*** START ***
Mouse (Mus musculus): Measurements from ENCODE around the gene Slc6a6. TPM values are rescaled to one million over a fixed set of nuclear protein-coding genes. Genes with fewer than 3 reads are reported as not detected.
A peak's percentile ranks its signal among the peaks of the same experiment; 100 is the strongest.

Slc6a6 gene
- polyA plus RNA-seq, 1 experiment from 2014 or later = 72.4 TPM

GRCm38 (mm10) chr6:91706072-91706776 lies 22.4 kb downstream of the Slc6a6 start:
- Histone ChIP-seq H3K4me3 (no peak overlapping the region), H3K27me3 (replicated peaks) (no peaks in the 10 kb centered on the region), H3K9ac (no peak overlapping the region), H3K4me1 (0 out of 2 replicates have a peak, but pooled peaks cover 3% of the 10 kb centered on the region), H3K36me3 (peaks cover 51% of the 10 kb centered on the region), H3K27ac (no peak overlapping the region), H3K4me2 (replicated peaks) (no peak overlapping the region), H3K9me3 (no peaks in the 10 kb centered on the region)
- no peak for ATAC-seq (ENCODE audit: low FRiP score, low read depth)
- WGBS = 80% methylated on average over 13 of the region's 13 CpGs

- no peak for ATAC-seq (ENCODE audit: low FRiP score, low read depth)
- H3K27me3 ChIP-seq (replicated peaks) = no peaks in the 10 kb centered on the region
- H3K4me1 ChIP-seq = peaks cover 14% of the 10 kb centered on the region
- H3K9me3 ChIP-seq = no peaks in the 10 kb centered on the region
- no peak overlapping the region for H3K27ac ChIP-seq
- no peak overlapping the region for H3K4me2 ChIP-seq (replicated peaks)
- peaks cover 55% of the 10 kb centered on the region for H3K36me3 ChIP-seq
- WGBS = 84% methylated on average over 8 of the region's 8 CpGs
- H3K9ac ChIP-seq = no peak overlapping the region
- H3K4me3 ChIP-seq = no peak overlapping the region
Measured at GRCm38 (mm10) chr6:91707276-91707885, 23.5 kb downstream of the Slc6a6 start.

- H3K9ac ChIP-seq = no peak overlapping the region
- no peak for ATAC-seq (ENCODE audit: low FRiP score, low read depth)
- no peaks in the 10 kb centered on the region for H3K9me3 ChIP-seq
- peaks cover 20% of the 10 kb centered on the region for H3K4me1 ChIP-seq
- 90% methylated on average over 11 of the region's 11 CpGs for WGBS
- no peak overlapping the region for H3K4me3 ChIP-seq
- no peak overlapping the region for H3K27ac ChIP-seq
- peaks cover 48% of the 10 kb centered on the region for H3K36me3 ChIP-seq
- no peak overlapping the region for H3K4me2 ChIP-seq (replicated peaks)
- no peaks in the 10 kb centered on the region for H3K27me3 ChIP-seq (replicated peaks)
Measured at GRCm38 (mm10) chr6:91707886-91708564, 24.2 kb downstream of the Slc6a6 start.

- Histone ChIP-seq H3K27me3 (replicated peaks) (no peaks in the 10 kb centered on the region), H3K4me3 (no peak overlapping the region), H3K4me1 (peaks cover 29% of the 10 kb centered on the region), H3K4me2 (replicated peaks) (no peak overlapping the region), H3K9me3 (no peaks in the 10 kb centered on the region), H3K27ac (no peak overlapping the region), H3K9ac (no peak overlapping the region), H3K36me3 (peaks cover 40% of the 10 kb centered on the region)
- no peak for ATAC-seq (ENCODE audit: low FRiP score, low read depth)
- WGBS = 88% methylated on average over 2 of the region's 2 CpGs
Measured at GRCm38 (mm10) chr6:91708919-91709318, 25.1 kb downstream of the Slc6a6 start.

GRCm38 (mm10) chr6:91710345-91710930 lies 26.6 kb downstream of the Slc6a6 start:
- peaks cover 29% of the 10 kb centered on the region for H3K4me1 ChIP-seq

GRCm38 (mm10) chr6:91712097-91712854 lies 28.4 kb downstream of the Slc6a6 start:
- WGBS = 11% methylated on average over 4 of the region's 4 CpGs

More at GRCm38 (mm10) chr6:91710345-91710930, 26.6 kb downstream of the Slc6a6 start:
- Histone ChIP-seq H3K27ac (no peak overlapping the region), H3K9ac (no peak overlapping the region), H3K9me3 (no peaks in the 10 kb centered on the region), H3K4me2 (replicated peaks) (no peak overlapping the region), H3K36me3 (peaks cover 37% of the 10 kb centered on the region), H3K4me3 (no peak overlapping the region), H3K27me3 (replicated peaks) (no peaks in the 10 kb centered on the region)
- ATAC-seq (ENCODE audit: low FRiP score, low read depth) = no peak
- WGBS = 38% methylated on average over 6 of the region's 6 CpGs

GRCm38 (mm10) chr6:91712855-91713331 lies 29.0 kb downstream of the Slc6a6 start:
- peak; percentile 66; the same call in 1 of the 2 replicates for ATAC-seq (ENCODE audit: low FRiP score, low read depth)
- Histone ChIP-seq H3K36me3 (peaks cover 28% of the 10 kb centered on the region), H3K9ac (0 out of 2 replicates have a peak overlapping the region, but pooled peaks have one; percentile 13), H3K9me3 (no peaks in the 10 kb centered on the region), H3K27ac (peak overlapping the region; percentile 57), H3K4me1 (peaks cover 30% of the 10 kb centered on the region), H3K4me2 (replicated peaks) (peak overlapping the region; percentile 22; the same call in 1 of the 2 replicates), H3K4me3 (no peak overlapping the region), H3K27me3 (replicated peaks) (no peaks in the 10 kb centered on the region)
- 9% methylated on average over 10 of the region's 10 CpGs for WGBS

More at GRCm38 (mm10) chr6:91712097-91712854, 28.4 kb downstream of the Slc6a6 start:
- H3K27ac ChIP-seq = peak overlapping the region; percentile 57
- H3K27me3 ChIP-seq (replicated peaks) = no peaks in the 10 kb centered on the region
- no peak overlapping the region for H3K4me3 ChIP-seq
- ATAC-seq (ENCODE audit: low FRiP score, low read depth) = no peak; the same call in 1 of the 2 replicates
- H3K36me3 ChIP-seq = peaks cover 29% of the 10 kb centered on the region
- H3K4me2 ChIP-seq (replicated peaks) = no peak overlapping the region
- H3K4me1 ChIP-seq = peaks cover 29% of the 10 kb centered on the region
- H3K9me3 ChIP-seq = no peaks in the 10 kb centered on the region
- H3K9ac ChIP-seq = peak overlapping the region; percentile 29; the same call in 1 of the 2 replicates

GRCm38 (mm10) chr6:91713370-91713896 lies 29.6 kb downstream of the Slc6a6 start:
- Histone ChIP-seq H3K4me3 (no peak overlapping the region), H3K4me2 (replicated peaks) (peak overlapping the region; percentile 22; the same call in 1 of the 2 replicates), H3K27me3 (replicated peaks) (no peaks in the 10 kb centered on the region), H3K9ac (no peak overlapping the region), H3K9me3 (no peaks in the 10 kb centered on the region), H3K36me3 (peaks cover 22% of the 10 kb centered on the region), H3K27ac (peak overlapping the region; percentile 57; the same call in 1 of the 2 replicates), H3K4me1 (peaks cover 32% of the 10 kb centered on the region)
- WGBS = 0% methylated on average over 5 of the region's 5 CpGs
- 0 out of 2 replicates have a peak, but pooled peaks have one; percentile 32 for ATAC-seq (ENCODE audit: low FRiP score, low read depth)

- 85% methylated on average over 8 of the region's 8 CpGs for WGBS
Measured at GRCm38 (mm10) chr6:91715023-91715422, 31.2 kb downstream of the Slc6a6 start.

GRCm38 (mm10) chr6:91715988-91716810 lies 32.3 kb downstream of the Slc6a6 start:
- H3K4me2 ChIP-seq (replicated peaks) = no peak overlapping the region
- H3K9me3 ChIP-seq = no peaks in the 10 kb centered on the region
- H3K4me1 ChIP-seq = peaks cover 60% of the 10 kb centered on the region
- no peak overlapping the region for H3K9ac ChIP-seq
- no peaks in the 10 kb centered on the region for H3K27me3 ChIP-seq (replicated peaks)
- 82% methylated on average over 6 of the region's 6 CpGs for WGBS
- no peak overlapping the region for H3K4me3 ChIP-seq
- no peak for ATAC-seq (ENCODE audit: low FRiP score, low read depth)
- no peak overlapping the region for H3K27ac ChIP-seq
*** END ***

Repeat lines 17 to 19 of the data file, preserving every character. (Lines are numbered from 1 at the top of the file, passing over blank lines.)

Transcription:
- H3K9ac ChIP-seq = no peak overlapping the region
- H3K4me3 ChIP-seq = no peak overlapping the region
Measured at GRCm38 (mm10) chr6:91707276-91707885, 23.5 kb downstream of the Slc6a6 start.